First, the peas were taking over. I - foolishly - thought they would naturally climb up the stakes I'd put out for them. However, they didn't. I am supposed to train them to do this. So this morning, I did just that. I put some twine around the stages to make a makeshift cage for the peas.
Here is one pea plant overtaking a nearby eggplant. The eggplant is circled. Everything else is the pea.
Here is the eggplant after I caged the pea.
Here is one pea plant before caging.
And after caging.
I am sure that the eggplants are thankful for my taming the peas.I wonder how they would have done had I not caged them. I guess they would have just crawled around the ground. However, the leaves would get wet with each watering and would lead to diseased plants eventually.
The next task of the morning was to spray Neem Oil on the corn. The thrips are back (as mentioned previously), they haven't done much damage given that I haven't sprayed in over two weeks.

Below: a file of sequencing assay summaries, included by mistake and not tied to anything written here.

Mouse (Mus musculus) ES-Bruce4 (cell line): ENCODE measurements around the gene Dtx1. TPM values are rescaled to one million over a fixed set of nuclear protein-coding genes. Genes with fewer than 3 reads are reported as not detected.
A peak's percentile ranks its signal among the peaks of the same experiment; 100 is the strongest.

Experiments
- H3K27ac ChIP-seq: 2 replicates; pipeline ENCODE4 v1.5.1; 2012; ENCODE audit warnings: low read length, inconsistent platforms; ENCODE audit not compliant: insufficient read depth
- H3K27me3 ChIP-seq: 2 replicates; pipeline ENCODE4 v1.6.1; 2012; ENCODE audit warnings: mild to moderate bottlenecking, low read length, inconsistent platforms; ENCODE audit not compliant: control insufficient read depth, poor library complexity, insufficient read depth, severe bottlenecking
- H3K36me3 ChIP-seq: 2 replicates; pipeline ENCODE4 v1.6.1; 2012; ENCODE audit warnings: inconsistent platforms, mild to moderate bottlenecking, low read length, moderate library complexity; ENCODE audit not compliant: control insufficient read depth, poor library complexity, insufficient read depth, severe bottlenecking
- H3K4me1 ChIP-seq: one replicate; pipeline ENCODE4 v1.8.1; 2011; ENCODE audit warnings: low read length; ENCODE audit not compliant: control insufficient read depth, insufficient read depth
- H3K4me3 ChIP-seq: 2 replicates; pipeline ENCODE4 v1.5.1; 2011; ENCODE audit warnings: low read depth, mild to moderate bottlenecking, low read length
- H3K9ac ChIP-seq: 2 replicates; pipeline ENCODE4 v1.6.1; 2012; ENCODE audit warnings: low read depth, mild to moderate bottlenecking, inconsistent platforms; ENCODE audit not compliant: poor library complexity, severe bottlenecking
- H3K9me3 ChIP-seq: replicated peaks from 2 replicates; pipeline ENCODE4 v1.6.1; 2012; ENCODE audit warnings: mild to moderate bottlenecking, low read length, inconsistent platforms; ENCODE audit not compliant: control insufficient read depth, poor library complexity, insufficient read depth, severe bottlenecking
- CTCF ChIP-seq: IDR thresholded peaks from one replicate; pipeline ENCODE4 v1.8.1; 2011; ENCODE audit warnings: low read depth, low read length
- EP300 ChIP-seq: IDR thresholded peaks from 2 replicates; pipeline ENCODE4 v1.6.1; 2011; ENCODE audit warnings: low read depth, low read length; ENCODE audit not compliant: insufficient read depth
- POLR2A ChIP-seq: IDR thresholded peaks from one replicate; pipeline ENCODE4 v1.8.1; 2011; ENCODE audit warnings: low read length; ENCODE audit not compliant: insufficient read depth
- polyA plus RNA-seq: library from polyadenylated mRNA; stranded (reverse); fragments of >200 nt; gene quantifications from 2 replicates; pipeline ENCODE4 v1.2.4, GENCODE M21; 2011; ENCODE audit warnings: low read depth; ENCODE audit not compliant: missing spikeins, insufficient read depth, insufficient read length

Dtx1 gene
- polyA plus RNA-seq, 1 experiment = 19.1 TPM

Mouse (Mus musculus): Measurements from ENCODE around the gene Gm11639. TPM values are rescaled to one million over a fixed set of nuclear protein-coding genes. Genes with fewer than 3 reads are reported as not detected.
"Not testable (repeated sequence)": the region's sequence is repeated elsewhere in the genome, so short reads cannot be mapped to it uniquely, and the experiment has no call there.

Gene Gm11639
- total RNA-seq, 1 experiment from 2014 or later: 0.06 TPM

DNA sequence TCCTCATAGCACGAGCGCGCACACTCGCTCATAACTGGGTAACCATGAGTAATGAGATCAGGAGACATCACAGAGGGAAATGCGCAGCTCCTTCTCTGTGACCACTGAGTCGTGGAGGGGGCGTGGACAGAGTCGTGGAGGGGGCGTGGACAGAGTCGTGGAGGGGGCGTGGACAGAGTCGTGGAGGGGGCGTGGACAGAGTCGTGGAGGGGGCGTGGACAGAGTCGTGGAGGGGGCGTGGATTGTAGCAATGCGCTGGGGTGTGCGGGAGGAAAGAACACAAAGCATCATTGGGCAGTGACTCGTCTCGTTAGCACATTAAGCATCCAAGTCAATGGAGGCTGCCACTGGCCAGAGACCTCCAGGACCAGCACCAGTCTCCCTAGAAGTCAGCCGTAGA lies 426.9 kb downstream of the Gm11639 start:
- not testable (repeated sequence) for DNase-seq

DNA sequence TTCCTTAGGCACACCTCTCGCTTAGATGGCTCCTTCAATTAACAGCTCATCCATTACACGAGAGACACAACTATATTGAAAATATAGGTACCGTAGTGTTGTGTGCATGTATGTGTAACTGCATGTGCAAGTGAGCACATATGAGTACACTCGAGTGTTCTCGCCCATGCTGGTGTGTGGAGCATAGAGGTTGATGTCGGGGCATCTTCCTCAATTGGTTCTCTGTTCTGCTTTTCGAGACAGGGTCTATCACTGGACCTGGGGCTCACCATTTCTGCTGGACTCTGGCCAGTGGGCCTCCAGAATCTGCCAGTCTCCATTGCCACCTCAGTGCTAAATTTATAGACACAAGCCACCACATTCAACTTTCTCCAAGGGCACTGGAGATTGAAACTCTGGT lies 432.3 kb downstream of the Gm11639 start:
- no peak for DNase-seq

I then sidedressed everything except the peas with bone meal. This is because everything is starting to bloom and will give them a boost in P. Peas don't need much fertilizer so I left them alone. When I pulled back the mulch to sidedress. I noticed that a few of the alfalfa pellets were still decomposing, so that's good...continuous supply of light nitrogen. I know most of it has already decomposed.
One pea plant had radishes that sprouted. They have gotten fairly large too. This was a companion planting experiment, so we'll see if these peas do better than others.
So here is how everything is doing (shown with 2 liter sprayer):
Corn and Peas
One thing I noticed while out doing my maintenance....I have a lot of twin plantings. You know, you put two seeds in the hole, hoping one sprouts and they both do....You don't notice that its two seperate plants when they are seedlings....so now you have two thriving plants.
Our first corn forming
What a beautiful sight (notice the bee):